About the Refuge


Working with others to conserve, protect, and enhance fish, wildlife, plants, and their habitats for the continuing benefit of the American people.

Lower Hatchie National Wildlife Refuge was authorized by the Migratory Bird Conservation Act of 1929 (16 U.S.C. 715d) for “... use as an inviolate sanctuary, or for any other management purpose, for migratory birds.” The Fish and Wildlife Act of 1956 established additional refuge purposes to be “... for the development, advancement, management, conservation, and protection of fish and wildlife resources (16 U.S.C. 742f (a)(4)) and “... for the benefit of the United States Fish and Wildlife Service, in performing its activities and services. Such acceptance may be subject to the terms of any restrictive or affirmative covenant, or condition or servitude ...” (16 U.S.C. 742 (b)(1)). Later, the Refuge Recreation Act of 1962 (16 U.S.C. 460(k)(1)) declared the refuge to be “ suitable for (1) incidental fish and wildlife-oriented recreational development, (2) the protection of natural resources, and (3) the conservation of endangered species or threatened species ....”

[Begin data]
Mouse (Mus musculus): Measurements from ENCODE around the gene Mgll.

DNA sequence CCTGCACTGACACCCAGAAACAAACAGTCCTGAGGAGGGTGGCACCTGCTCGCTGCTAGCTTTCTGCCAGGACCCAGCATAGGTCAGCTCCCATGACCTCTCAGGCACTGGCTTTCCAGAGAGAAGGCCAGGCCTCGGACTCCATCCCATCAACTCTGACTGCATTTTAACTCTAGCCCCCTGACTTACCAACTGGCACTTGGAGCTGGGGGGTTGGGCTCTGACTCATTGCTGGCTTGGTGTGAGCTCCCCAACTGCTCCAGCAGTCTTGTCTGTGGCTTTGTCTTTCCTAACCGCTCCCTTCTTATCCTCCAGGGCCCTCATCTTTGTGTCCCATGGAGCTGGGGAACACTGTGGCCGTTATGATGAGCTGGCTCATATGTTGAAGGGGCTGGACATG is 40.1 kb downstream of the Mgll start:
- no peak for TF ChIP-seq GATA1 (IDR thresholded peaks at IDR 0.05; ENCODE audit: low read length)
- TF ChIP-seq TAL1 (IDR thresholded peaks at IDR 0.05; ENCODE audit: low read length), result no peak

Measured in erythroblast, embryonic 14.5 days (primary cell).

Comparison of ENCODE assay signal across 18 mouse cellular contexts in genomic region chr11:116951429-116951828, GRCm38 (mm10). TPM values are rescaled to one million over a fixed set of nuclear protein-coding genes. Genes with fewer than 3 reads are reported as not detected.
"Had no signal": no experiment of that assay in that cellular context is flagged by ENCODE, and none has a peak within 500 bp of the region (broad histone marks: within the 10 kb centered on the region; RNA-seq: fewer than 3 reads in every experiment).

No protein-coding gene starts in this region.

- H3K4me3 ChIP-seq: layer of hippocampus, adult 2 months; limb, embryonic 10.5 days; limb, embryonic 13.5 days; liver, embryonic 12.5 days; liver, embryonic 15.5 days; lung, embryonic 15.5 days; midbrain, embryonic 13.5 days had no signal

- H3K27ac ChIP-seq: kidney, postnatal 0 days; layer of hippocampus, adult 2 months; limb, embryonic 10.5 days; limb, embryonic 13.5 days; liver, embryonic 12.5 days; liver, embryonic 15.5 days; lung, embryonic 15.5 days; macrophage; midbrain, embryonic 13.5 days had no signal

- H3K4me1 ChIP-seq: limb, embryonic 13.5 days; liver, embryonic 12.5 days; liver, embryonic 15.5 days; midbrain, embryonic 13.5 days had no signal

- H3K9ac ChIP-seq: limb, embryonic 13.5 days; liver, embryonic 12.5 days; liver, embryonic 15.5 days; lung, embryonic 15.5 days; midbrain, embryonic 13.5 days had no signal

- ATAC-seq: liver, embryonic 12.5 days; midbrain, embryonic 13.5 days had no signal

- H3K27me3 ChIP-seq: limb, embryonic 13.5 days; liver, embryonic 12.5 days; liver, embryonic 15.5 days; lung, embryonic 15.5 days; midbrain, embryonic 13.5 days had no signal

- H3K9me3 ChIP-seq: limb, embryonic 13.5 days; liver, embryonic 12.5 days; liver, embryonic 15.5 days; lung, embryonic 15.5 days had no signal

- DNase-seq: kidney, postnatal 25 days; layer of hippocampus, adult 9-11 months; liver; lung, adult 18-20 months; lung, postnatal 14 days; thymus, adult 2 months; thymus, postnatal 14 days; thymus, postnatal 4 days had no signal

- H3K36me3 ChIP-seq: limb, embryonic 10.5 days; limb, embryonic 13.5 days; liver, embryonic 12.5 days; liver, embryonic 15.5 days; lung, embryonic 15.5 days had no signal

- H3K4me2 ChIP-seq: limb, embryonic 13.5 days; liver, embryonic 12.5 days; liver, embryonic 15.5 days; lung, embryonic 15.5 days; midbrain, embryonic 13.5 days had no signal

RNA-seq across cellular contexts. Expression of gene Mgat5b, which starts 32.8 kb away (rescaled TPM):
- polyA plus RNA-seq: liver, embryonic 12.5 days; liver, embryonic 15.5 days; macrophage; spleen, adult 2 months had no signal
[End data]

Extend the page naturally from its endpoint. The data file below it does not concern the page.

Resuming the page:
Lower Hatchie Refuge is located at the confluence of the Hatchie and Mississippi Rivers in Lauderdale and Tipton Counties in west Tennessee. The refuge encompasses the lower reaches of the Hatchie River and consists of bottomland hardwoods, moist-soil units, agricultural fields, and associated uplands. The large forested tracts, open lands, and aquatic features found on the refuge provide an important ecological niche for fish, wildlife, and plant species. The topography of bottomlands is characteristically flat, but slight variations in elevation are associated with considerable differences in soils, drainage conditions, and forest species composition (Barrett 1980).